Studies from the 1930s show that 30% of American rayon workers suffered severe effects. Rates of disability in modern factories in China, Indonesia and India are unaccounted for. "It was pretty easy to recognize the toxic effects early on because it makes workers insane", Dr. Blanc said.

The carbon disulfide used in the production of viscose rayon is also used in making vulcanized rubber, condoms, cellophane, and a whole slew of other products - and its effects on human beings are truly horrific. However, the finished product has no residual toxic chemicals in it - when it comes to the health impact on consumers, there is none. "Which is why it's gone on so long. Because when consumers aren't affected, there's not very much impetus for outrage if it's just the poor people making it that suffer."

Does that mean we're safe from these toxic effects here in the U.S.? Not at all. Viscose rayon is no longer made in the U.S., but cellophane, sponges, and sausage casings are. “Skinless” weenies are made by pushing meat into a tube of viscose rayon and then, after it hardens, peeling back the rayon. A 2016 EPA report indicated that carbon disulfide levels in the air are 50 percent higher in urban areas than rural areas. The U.S. federal standards for carbon disulfide are “among the worst in the world—the most non-protective,” said Blanc. “Worse than China and Europe, comparable to India.”

States do have the authority to implement tougher standards, but only one routinely has: California. It follows the recommendations of the CDC; Blanc estimates these to be 20 times more protective than the federal standard (which chemical industry lobbyists have fought to maintain).

Dr. Blanc is uneasy about the prospects for carbon disulfide poisoning—both acute and low-level chronic exposures—under the Trump administration.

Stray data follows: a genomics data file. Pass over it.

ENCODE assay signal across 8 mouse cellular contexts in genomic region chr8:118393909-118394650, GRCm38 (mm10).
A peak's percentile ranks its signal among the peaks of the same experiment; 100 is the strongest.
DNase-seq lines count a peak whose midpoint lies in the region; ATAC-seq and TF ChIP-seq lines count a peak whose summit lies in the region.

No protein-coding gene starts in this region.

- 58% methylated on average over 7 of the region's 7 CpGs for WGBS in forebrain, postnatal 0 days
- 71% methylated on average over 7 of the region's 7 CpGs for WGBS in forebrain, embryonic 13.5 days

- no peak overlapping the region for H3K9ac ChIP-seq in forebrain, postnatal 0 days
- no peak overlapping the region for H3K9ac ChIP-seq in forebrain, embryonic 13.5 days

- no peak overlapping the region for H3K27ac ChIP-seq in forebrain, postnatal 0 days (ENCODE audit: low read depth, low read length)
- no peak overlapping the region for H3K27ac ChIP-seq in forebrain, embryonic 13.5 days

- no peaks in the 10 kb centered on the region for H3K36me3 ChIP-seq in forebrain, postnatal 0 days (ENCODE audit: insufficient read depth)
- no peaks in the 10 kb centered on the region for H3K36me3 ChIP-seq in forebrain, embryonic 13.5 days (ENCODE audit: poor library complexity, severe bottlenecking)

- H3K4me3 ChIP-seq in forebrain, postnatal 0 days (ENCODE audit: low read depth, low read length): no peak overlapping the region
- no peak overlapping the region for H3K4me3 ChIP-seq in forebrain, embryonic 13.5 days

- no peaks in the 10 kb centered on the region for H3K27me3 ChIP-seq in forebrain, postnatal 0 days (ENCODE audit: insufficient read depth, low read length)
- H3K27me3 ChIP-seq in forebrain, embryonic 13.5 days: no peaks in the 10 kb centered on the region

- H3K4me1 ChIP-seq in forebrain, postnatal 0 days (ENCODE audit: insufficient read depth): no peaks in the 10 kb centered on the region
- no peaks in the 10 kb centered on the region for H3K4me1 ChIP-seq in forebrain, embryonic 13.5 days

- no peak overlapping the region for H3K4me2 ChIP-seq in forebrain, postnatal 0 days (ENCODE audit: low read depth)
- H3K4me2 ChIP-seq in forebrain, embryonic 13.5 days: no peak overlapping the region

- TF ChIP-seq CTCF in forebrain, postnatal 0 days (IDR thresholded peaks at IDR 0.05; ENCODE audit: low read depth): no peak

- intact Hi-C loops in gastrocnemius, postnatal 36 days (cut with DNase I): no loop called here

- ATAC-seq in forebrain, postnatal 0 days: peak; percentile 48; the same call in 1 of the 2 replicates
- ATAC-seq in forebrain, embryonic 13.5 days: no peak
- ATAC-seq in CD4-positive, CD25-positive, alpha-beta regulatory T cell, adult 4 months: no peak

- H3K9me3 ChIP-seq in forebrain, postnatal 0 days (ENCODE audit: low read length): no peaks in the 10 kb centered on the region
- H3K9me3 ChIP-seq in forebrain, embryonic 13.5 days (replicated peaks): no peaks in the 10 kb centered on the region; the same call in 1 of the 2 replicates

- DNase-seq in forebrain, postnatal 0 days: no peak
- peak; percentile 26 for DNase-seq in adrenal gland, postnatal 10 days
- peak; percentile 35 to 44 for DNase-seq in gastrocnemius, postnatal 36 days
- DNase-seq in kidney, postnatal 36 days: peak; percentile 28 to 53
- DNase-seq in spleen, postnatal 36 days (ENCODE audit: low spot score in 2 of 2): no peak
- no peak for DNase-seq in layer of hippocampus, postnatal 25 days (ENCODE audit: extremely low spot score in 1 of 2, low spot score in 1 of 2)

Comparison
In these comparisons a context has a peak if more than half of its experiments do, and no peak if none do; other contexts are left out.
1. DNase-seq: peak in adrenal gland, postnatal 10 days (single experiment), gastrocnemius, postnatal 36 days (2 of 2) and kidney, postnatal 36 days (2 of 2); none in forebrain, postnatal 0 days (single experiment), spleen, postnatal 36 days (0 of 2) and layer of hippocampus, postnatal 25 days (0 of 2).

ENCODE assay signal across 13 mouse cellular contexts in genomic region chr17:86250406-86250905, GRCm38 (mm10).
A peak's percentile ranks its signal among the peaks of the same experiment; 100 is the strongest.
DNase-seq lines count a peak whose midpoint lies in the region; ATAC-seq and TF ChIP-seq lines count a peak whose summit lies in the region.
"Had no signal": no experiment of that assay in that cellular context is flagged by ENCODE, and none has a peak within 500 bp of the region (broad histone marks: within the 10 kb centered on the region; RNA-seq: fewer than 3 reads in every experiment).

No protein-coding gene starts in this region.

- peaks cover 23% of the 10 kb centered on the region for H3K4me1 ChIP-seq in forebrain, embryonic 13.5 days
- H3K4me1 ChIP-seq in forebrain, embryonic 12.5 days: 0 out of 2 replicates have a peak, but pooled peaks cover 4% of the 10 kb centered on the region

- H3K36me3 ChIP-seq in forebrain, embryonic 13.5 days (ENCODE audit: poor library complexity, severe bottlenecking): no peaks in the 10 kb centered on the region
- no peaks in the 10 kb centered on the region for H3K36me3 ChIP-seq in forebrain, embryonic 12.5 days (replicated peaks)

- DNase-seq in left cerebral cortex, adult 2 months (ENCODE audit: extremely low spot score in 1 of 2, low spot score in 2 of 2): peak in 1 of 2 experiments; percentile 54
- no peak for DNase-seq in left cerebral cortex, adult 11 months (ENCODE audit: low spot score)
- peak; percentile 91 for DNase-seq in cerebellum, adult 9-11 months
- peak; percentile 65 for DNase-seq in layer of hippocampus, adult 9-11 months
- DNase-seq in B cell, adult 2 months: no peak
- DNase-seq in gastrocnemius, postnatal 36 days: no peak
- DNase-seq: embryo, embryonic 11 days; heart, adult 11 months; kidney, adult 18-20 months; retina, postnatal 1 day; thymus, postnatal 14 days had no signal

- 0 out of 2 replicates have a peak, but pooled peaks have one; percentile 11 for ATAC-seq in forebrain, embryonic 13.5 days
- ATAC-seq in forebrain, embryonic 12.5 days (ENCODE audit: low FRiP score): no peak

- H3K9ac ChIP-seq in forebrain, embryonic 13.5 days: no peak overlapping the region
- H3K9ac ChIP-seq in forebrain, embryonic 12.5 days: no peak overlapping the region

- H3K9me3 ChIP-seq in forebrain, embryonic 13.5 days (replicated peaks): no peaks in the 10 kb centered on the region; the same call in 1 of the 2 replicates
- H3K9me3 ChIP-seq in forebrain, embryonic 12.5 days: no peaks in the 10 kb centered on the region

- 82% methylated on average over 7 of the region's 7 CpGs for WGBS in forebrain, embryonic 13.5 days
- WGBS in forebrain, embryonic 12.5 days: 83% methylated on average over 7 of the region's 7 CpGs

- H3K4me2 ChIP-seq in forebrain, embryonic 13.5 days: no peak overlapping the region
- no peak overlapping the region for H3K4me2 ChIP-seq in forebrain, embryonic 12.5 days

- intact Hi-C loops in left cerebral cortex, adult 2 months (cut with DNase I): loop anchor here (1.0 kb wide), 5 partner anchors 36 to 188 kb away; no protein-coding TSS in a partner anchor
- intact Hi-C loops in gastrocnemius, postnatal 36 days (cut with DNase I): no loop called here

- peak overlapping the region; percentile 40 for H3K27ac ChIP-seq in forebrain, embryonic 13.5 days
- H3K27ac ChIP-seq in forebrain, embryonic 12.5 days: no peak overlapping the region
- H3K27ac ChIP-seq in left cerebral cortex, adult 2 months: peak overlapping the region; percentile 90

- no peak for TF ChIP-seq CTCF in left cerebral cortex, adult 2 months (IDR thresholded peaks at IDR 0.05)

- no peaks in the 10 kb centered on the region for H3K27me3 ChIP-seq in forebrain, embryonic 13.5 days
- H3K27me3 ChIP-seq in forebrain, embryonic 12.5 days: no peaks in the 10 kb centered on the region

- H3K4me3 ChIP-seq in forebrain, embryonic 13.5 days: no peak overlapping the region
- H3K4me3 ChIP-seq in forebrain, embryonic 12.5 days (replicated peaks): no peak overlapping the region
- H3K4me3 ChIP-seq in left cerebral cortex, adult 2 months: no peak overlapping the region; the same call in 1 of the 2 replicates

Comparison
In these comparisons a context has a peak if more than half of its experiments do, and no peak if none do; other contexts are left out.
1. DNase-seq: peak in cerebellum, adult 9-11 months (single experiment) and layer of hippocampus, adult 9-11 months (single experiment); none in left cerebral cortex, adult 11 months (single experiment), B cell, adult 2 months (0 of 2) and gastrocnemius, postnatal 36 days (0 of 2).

“Consumers shouldn’t just be worried about the Occupational Safety and Health Administration,” he added, “but about what will happen to the Consumer Product Safety Commission—which is the main agency dealing with post-marketing control of hazardous materials.” Trump and other Republicans will be in a position to “strangle the agency with inadequate funding, or tie the agency up in knots so it cannot adequately function.”

“And of course if you’re a factory in the United States that makes viscose products, you can stop worrying about your air pollution,” said Blanc.

2. It's Hard to Clean, Stains Easily, and Falls Apart

No piece of furniture or rug or anything else subject to normal wear and tear should be made of viscose rayon. Why? The fibers tend to pull, sprout, and lose their sheen with the slightest soiling or friction from foot traffic. Viscose rayon furniture and rugs may mimic the luxurious look, feel, and texture of natural silk when they're new. But they're essentially made of paper, a disposable fiber, making them about as durable as paper. The fibers turn grayish with dust and soil, and moisture causes yellowing. They're subject to excessive mildew and mold growth. On sofas, body and hand oils darken the fabric, and fabric on any points of friction tends to fray and tear. The fabric burns easily.